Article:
• The cost of the prover: The resources consumed by the prover to generate the proof depend on the prover time and empirical throughput.

Final delay

  • Hard finality: the time it takes to finalize the Layer 2 block. For Optimistic Rollup, this time is the length of the challenge period; for Zk-rollup it is the prover time.
  • Soft finality: the time it takes to submit a Layer 2 block to Layer 1.
  • Withdrawal time: Some fast transaction schemes need to submit the Layer 2 block before further processing.


  • Theoretical maximum throughput: Based on the gas cost of operations on the chain and the maximum gas of each block on Ethereum.
  • Empirical throughput of Zk-rollup:

1) The empirical throughput depends on the prover time.

2) Prove that there is a trade-off between cost, empirical throughput, and capital requirements. Higher throughput requires higher certification costs and capital requirements.

user experience

  • Is the experience similar to using Ethereum?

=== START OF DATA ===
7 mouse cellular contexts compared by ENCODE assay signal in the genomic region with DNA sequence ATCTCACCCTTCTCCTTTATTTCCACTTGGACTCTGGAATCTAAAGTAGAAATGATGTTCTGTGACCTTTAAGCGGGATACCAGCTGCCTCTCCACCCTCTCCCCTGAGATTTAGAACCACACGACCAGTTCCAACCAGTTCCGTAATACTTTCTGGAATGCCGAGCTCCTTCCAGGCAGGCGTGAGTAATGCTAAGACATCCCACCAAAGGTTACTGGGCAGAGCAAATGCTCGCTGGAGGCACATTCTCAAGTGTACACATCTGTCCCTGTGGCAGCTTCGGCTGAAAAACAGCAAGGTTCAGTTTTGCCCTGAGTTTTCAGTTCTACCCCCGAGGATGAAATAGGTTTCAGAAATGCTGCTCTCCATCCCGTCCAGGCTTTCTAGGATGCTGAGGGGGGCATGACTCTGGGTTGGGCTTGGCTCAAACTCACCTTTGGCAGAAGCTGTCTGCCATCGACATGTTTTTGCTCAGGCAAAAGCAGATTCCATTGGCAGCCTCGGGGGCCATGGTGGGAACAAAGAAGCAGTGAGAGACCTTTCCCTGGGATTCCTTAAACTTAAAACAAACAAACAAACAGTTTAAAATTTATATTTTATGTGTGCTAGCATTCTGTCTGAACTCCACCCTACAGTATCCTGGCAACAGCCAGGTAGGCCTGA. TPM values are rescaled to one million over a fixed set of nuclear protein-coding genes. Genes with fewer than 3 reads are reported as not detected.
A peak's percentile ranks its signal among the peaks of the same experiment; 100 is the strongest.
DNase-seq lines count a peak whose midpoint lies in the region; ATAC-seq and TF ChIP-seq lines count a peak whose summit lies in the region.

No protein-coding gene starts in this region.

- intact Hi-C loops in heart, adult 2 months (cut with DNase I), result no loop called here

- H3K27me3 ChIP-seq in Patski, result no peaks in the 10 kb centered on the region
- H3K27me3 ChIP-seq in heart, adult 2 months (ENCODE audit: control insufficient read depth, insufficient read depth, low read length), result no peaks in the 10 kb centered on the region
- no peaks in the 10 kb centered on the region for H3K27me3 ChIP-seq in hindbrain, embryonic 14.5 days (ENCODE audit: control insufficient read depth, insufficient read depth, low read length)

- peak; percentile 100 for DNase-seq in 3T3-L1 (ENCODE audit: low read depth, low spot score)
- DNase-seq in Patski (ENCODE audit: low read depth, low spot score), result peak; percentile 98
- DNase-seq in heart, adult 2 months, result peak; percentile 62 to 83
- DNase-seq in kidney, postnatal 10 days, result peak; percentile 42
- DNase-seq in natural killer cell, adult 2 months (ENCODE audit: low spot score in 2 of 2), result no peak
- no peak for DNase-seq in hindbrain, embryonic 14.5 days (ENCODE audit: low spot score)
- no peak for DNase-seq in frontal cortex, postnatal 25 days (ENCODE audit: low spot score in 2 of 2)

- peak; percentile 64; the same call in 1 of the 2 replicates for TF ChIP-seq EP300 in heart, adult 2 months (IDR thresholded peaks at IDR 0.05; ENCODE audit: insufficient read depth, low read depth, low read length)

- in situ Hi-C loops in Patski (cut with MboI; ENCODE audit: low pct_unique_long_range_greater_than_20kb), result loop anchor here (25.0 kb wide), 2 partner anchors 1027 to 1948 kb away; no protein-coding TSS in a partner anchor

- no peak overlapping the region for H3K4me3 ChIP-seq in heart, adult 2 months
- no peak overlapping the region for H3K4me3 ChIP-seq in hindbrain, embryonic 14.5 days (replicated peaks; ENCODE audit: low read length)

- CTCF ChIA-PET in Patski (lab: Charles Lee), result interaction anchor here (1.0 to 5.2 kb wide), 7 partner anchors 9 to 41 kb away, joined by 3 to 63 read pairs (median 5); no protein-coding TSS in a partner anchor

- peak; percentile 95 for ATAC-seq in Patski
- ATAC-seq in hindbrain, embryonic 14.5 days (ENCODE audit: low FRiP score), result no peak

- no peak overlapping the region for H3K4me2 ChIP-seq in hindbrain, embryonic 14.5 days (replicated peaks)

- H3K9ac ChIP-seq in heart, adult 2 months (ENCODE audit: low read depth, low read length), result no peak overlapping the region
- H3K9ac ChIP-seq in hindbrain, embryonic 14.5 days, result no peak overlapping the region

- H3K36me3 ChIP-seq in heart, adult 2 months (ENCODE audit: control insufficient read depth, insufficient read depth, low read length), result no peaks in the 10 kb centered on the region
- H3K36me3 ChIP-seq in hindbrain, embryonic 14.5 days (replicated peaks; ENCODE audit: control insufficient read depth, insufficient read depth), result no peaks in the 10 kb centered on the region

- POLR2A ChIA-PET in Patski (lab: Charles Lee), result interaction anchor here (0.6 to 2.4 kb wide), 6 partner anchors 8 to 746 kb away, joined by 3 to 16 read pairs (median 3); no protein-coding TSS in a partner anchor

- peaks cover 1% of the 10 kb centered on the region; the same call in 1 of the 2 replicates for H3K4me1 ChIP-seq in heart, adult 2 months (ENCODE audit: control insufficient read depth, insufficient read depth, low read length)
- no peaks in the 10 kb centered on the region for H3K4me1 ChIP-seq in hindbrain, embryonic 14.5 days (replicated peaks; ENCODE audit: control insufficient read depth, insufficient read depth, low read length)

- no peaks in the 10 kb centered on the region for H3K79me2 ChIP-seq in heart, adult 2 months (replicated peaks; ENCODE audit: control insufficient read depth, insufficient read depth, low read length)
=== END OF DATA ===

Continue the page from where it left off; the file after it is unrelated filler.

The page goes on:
• Capital requirement: The funds stored by the operator in the smart contract to ensure the security of the system.
  • Capital efficiency: The funds locked in the smart contract by the liquidity provider/operator within x time.


(1) All Rollups using fraud proofs must accept the liveness assumption. This assumption introduces a trade-off between safety and latency (reflected in the length of the challenge period). Arbitrum’s testnet case set the challenge period to 30 minutes, which is very short and actually not safe. This means that malicious operators can launch a 30-minute network congestion attack on Ethereum, and then steal all funds in the Rollup smart contract on Layer 1.

(2) Every time Loopring changes its function or data structure, a new setting is required. (The latest version of Loopring uses an internal temporary kick-off ceremony.)

(3) In terms of a circuit that generates a proof for every 300,000 transactions, Stark’s verifier needs 5 million gas. However, the Stark circuit used by deversiFi generates a certificate for every 150 transactions, which requires more than 2 million gas. (In contrast, Plonk generates a certificate for every 300 transactions and requires 500,000 gas; recursive Plonk generates a certificate for every 3000 + transactions and requires 900,000 gas; Groth16 generates a certificate for every 2000 transactions, which requires 30 Million gas).